Recently for work I had to add hourly weather information to driving data from 2013 and 2014. I had done this for 2009 to the end of 2013 easily using the Government of Canada Climate website, but at some point in 2014 the website changed how to fetch data. This change broke my old R script and had to determine how to download hourly data from the new site.
The big change on the new redesigned site was that the download data button is no longer a direct link. Viewing the source, F12 in Chrome, and some digging will show the variables and address to query in order to download the file.
Digging in the source and testing, will find that the query needs: format, year, month, stationid, and timeframe. From this, time frame is set to 1 (hourly), format to CSV, stationid to the weather station, and year/month is the corresponding range. Where now, format and time frame are fixed values for the data to be gathered.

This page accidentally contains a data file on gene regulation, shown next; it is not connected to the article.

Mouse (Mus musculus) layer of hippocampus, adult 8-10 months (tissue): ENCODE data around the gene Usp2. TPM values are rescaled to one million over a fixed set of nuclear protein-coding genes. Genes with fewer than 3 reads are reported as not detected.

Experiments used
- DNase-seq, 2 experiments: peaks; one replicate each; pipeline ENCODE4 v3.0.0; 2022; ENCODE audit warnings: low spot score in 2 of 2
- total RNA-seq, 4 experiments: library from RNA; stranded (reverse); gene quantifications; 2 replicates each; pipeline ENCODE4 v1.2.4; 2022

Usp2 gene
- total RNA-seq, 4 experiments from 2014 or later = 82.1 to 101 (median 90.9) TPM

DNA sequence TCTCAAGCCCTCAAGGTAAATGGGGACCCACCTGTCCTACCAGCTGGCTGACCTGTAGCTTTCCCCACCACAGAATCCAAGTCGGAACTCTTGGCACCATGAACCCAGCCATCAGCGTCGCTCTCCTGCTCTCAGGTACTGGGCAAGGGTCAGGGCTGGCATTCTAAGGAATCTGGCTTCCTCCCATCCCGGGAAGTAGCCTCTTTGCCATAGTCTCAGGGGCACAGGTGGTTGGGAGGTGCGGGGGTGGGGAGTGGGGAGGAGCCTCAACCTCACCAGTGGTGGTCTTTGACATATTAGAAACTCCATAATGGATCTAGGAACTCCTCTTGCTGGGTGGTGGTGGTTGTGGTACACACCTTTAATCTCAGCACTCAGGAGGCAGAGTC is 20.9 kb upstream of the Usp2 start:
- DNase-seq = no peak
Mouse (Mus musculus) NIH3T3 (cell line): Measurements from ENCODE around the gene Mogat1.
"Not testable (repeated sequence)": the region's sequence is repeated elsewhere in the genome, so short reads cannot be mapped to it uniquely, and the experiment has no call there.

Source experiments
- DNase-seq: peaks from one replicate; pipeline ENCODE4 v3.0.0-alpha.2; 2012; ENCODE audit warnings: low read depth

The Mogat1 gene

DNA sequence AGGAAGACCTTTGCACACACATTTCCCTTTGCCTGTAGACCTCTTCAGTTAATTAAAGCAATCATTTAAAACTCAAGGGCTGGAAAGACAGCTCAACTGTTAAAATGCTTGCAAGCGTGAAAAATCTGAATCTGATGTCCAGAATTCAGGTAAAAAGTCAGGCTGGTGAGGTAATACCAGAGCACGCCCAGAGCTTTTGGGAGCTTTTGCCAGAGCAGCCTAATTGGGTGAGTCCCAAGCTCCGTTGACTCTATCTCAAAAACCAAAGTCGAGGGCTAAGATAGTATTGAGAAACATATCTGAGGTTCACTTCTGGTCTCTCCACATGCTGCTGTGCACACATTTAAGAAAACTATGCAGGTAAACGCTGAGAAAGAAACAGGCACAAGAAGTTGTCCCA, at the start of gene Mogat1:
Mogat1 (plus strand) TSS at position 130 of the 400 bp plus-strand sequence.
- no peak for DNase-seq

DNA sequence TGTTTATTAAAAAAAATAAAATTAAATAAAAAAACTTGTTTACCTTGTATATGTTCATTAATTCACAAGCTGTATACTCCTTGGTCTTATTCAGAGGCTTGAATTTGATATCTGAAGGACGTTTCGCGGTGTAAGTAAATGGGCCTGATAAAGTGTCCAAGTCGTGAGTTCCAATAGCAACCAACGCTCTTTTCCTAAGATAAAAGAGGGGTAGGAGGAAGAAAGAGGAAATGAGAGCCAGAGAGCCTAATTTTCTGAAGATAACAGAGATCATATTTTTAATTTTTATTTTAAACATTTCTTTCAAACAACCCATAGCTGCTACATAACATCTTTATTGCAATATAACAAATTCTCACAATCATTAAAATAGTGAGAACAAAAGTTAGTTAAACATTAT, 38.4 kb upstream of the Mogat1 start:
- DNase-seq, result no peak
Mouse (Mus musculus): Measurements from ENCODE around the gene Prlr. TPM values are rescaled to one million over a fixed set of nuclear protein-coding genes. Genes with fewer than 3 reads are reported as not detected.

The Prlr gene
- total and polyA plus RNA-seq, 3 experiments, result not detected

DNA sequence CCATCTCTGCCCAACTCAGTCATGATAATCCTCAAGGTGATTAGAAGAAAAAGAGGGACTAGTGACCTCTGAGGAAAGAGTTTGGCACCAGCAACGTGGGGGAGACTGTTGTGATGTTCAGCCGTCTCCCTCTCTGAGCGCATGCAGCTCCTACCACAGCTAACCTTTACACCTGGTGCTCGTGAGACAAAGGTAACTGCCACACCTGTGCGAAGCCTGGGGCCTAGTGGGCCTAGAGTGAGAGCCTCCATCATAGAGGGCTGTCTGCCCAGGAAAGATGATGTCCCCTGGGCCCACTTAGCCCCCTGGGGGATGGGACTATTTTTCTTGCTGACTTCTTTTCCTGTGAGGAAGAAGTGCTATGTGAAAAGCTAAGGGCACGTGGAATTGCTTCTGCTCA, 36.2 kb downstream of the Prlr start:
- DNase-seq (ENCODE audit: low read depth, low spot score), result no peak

Again from the source the base URL will be: http://climate.weather.gc.ca/climateData/bulkdata_e.html?
To download the files, the download.file function will be used. This requires a url and output destination, so combining the above into a function:
It is important to note that if a call is outside the bounds of available data or no data, NO error is produced. Instead it will return a file with header information, date, and time but no information about weather.
Reading in data
Now that the files have been saved, to read in the files is easy:
Two things, first 17 days of January 2013 has no data. This can be corrected by using the old station id for the airport. The other issue is that using list.files does not do a natural sort. This can be corrected by ordering the data like below.
Hopefully this provides a way to gather past climate data from Government of Canada’s website. In the future, this may be modified to handle more than one station id at a time inside the function. I used an outer loop over station ids to gather the required information that I needed.
Remember to check your data to make sure it is what you originally intended!